Sasebo's unit school will be split into two
Stars and Stripes June 12, 2003
SASEBO NAVAL BASE, Japan — In the fall of 2003, Ernest J. King Unit School students will begin another school year — receiving an in-depth course on mitosis, the biological term for splitting and becoming two.
King School splits this summer, and Sasebo Elementary School is born.
The newborn school is for pre-kindergarten through sixth-grade students now at King. The seventh through 12th grades will comprise Ernest J. King High School.
In its current status as a “unit” school, all the grades at King are part of one school.
Linda Connelly, King School’s principal, sees the change as a benefit for students, she said.
King, located in the main base housing sector at Sasebo Naval Base, has four classroom buildings and a high school gymnasium.
Both the School Advisory Committee and the Parent Teacher Organization “thought this was a good thing,” Connelly said. “The staff overwhelmingly thought this would be a positive thing for kids.”
Connelly projected the main building at King will be used by pre-kindergarten through third-grade classes, and the adjacent two-story building will house the seventh and eighth grades, along with the cafeteria.
The library will remain in the three-story facility behind the main building, along with middle and high school classes and special classes and labs.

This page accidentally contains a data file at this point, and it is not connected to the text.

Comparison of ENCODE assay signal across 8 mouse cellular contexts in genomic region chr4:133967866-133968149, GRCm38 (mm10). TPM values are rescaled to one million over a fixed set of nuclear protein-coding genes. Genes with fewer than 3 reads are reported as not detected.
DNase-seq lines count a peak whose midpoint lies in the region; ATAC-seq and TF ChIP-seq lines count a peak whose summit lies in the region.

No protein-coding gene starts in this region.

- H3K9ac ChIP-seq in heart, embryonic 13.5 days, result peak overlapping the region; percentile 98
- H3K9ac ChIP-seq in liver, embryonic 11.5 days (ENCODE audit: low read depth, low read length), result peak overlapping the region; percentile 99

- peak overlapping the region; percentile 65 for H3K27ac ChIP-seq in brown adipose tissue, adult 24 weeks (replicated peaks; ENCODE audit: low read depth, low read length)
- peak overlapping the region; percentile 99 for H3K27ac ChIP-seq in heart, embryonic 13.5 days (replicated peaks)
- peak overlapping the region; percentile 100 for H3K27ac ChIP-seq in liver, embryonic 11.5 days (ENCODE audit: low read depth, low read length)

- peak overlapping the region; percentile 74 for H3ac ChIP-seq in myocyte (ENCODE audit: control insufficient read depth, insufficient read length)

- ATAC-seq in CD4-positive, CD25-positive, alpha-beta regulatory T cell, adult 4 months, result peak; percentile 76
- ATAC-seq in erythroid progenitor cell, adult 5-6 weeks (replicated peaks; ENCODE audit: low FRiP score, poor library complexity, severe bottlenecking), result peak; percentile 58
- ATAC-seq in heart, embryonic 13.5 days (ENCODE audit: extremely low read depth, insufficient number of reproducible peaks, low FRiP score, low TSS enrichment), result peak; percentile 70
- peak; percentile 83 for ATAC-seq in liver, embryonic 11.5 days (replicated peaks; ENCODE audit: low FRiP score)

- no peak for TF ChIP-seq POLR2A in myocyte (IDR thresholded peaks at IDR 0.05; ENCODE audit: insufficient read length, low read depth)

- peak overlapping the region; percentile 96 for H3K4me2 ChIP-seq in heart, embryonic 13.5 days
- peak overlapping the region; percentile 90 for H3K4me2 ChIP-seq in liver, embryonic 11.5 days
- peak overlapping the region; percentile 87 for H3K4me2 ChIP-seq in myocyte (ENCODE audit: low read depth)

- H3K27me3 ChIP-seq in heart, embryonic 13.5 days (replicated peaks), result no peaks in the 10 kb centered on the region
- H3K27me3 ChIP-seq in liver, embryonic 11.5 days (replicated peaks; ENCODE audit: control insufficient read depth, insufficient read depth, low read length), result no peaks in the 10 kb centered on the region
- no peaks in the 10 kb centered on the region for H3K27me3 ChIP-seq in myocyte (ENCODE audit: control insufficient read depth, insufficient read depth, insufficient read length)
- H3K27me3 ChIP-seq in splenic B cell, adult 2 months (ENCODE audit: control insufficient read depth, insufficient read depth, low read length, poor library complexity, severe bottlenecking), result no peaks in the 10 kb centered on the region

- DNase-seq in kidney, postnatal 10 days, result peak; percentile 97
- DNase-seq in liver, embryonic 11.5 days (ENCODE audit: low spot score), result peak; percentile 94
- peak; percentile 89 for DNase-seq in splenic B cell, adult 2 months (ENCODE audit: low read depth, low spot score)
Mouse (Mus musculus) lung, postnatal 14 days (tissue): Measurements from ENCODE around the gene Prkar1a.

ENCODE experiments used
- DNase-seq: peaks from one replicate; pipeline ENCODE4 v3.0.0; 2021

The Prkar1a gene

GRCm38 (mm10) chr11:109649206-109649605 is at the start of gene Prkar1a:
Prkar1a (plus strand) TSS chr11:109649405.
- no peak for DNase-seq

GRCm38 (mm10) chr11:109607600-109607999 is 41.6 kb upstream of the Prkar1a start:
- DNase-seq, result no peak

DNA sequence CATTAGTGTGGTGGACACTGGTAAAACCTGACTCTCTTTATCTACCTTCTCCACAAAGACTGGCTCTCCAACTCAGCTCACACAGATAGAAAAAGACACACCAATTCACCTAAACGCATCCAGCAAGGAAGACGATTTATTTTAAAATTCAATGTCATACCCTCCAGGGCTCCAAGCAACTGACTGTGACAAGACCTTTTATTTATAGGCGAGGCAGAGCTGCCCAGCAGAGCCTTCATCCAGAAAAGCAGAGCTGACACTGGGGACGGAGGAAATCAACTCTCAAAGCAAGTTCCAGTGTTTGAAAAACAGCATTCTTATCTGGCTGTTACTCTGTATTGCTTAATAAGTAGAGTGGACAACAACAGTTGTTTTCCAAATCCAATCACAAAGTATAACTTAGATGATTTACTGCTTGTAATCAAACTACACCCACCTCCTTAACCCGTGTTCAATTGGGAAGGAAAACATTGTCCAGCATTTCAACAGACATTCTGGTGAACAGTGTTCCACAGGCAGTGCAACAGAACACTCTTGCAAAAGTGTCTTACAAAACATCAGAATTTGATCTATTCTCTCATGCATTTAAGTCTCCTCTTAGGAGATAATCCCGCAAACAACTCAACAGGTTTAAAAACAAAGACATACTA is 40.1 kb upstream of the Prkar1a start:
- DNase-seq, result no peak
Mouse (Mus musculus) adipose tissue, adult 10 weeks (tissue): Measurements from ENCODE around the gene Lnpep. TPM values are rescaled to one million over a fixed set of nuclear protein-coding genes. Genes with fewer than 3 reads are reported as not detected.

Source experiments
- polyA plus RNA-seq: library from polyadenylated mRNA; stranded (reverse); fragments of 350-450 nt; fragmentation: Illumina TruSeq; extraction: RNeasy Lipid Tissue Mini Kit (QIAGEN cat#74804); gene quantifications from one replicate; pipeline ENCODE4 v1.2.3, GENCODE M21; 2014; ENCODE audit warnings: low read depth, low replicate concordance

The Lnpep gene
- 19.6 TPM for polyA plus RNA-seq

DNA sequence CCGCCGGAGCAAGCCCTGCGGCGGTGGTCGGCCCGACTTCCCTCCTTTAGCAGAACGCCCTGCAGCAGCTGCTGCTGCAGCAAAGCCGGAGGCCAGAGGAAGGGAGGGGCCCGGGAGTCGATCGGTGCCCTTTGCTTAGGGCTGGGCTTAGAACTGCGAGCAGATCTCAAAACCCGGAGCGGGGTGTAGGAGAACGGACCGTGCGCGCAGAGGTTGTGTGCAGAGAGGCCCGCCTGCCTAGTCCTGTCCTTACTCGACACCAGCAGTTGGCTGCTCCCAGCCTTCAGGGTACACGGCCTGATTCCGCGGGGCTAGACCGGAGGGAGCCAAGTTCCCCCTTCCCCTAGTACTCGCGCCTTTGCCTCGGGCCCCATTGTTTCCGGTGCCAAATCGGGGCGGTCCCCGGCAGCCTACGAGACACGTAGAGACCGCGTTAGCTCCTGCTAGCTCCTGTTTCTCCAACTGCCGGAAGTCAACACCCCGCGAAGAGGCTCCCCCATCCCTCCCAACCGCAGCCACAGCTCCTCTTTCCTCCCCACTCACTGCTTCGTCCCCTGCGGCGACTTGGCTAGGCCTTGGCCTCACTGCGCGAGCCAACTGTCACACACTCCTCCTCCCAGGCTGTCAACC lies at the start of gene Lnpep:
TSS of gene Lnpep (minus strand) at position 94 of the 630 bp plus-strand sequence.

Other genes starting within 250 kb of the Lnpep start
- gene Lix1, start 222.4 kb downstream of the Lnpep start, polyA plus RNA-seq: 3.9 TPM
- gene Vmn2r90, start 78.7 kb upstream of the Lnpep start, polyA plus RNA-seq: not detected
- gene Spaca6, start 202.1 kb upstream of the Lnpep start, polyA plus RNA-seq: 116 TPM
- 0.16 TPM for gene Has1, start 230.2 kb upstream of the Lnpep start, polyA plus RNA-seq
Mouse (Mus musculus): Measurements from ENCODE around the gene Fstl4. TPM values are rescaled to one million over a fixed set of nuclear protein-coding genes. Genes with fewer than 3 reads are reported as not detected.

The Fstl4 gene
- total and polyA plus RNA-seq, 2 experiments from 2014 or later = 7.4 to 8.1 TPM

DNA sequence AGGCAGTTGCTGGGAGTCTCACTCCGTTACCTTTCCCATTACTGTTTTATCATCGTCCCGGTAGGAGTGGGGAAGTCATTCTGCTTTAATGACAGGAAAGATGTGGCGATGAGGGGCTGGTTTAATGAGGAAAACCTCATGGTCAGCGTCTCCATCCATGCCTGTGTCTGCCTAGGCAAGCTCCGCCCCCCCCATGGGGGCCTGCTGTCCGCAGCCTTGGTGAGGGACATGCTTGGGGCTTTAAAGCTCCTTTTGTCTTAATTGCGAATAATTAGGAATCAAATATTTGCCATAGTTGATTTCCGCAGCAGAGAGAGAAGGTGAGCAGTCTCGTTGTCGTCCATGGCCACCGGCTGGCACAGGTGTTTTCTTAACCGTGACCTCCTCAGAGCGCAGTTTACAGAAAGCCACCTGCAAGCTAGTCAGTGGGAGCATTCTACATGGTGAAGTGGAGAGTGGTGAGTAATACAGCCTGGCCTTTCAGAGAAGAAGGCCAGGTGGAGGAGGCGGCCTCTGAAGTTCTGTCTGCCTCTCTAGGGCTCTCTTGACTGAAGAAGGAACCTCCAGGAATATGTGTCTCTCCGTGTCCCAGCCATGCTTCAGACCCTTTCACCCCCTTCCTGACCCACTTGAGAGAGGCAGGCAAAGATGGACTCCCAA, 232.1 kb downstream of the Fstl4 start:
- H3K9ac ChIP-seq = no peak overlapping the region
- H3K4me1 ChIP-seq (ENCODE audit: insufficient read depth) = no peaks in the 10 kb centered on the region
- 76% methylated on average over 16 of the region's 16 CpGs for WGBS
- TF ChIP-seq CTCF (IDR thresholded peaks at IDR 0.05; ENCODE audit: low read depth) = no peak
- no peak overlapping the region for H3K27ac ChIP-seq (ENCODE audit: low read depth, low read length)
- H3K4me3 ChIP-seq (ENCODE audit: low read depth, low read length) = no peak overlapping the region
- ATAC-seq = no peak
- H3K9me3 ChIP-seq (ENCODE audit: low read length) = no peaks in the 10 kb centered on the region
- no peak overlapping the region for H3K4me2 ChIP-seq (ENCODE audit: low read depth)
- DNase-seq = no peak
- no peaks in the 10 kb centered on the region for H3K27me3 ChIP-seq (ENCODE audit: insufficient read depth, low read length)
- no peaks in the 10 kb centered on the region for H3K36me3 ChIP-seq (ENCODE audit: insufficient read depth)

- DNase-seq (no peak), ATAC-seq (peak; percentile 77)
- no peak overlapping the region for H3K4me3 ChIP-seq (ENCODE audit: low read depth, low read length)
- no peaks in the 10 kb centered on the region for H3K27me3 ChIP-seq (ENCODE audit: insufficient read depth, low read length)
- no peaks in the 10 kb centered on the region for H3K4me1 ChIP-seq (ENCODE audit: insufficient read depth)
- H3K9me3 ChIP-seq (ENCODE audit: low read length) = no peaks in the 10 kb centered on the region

In the four-story building across the street, the second floor is reserved for the fourth grade and one third-grade class. The third floor is slated for the fifth and sixth grades, and the fourth floor for middle and high school classes.
“Splitting King Unit School will result in expanded specialist curricular time for elementary students and additional course offerings for middle and high school students,” she said.
Additionally, she said, the split will result in more staff slots for the elementary grades, among those an elementary school principal, a second librarian and a second school nurse.
“I think this is a very good idea,” said Connita Hill, secretary of the Parent Teacher Organization and mother of three students ranging from the sixth to the 10th grades.
“The little kids in the elementary school will feel more like they have their own identity.”